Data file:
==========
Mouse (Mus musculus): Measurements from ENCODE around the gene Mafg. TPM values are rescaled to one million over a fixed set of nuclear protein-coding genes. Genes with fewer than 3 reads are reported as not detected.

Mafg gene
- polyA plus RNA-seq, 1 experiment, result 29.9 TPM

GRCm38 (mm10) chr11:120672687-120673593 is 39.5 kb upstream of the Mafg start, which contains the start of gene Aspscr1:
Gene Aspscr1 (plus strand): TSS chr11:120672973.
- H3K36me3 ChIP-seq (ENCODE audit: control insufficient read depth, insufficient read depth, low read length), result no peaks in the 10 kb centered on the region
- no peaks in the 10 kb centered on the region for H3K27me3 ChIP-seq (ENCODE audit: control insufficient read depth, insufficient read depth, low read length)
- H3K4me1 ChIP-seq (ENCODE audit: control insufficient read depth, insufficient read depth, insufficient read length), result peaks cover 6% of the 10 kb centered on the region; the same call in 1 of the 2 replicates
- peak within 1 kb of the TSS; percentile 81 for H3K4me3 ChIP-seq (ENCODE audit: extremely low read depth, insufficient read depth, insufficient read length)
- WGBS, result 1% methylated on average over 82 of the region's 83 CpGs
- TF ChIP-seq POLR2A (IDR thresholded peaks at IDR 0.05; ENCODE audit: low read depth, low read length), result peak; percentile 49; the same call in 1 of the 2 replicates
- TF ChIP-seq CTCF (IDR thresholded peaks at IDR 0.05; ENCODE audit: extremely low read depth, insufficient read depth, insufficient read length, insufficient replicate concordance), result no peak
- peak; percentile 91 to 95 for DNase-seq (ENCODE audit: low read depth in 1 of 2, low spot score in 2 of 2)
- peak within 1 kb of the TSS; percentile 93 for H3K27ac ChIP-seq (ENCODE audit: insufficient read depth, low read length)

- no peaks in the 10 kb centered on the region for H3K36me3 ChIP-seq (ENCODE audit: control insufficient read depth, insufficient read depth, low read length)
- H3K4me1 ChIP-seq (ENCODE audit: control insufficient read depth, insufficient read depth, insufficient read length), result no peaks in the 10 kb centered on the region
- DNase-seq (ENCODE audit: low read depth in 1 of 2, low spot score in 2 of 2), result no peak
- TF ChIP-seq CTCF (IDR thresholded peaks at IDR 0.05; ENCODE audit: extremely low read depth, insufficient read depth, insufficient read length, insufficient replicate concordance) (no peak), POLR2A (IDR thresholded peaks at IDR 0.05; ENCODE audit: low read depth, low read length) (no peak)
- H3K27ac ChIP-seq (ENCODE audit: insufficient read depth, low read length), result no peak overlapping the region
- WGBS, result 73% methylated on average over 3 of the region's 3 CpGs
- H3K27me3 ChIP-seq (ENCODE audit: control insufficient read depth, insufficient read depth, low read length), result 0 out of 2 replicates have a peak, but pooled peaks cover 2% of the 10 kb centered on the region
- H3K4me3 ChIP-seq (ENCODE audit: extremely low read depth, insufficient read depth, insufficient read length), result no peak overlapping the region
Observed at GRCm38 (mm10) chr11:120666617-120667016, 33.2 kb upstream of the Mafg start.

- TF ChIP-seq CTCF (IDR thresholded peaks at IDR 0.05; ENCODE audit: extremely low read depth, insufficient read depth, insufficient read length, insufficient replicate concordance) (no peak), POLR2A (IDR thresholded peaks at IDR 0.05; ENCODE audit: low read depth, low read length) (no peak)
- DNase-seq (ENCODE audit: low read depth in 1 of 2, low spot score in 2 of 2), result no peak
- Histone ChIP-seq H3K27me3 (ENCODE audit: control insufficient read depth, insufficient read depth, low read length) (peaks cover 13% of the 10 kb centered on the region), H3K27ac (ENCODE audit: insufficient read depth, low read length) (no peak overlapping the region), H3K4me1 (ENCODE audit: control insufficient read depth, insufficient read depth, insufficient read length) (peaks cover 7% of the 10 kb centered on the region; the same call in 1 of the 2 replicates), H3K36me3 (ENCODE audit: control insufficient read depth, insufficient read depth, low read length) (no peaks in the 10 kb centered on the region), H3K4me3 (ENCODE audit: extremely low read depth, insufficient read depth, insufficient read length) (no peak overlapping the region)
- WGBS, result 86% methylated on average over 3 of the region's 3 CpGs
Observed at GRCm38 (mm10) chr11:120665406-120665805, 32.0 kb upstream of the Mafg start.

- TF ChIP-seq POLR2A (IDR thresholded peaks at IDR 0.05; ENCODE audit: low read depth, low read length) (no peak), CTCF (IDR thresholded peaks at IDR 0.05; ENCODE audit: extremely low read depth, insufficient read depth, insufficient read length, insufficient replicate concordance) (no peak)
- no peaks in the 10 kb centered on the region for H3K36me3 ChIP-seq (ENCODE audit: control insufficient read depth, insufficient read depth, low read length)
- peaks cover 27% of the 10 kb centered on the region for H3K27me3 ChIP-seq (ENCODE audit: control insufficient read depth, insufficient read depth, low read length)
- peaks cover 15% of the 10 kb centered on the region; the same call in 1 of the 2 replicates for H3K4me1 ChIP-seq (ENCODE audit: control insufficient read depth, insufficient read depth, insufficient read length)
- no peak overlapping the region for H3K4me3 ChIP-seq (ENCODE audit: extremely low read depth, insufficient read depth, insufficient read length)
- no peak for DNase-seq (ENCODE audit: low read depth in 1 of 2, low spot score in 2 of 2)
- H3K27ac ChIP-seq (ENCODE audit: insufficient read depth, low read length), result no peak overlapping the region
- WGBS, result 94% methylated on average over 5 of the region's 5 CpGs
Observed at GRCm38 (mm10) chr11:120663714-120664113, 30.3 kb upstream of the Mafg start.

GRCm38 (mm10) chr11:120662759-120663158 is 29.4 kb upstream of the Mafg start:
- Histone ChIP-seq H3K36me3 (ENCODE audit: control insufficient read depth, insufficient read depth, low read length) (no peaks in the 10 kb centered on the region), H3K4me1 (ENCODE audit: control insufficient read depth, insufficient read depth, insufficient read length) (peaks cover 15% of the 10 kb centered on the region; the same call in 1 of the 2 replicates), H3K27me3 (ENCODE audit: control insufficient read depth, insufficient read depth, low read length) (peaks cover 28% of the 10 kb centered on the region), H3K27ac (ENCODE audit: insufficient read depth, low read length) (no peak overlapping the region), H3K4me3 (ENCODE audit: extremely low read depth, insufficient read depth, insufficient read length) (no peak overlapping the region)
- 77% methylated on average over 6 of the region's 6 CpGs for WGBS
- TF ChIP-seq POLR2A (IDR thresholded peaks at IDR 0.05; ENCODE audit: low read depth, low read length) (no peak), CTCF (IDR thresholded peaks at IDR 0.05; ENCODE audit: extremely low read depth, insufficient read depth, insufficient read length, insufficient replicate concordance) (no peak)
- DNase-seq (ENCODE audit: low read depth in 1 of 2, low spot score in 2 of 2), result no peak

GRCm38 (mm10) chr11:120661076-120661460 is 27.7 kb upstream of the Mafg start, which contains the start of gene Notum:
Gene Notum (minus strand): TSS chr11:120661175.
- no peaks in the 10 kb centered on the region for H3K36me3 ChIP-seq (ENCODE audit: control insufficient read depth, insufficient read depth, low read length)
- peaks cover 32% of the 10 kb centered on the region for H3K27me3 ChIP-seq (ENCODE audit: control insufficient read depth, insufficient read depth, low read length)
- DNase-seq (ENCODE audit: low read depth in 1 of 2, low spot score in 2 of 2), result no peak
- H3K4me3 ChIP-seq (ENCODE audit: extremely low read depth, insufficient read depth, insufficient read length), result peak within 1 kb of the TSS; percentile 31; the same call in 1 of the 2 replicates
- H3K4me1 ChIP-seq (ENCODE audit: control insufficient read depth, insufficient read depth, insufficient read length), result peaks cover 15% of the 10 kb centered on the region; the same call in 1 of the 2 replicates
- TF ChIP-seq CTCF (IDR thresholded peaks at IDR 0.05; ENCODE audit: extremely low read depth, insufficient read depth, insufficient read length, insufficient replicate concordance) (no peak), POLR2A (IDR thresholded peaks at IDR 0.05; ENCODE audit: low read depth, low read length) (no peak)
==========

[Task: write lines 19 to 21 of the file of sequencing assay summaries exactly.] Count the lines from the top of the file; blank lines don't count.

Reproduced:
- H3K27ac ChIP-seq (ENCODE audit: insufficient read depth, low read length), result no peak overlapping the region
- WGBS, result 73% methylated on average over 3 of the region's 3 CpGs
- H3K27me3 ChIP-seq (ENCODE audit: control insufficient read depth, insufficient read depth, low read length), result 0 out of 2 replicates have a peak, but pooled peaks cover 2% of the 10 kb centered on the region